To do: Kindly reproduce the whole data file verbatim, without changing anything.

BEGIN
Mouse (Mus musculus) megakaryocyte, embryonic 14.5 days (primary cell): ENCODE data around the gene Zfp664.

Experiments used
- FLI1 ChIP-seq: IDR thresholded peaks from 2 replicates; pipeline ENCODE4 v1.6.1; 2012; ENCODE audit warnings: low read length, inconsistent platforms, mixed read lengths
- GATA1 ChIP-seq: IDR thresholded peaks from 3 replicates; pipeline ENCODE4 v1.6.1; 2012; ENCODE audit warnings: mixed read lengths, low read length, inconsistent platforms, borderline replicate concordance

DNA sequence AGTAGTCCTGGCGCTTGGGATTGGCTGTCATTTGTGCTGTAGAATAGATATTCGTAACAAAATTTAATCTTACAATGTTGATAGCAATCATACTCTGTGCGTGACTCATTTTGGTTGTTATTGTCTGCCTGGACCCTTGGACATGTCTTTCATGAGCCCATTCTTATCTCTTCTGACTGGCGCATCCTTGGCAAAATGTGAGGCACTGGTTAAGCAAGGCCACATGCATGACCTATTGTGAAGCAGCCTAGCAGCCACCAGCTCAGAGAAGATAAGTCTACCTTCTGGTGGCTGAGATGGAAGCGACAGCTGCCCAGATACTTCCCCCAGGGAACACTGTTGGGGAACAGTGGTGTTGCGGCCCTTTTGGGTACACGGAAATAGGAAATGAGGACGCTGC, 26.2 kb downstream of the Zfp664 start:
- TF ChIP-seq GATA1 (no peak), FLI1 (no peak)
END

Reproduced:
Mouse (Mus musculus) megakaryocyte, embryonic 14.5 days (primary cell): ENCODE data around the gene Zfp664.

Experiments used
- FLI1 ChIP-seq: IDR thresholded peaks from 2 replicates; pipeline ENCODE4 v1.6.1; 2012; ENCODE audit warnings: low read length, inconsistent platforms, mixed read lengths
- GATA1 ChIP-seq: IDR thresholded peaks from 3 replicates; pipeline ENCODE4 v1.6.1; 2012; ENCODE audit warnings: mixed read lengths, low read length, inconsistent platforms, borderline replicate concordance

DNA sequence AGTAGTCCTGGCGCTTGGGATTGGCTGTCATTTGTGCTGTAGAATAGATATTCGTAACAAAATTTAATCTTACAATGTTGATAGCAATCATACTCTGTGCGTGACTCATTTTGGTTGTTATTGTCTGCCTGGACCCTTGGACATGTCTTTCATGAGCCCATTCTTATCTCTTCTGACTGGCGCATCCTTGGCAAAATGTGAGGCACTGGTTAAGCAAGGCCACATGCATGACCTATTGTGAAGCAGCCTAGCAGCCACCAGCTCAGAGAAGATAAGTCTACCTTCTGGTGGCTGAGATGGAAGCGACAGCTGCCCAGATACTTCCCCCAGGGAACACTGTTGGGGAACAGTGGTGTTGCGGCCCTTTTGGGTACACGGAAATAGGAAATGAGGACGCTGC, 26.2 kb downstream of the Zfp664 start:
- TF ChIP-seq GATA1 (no peak), FLI1 (no peak)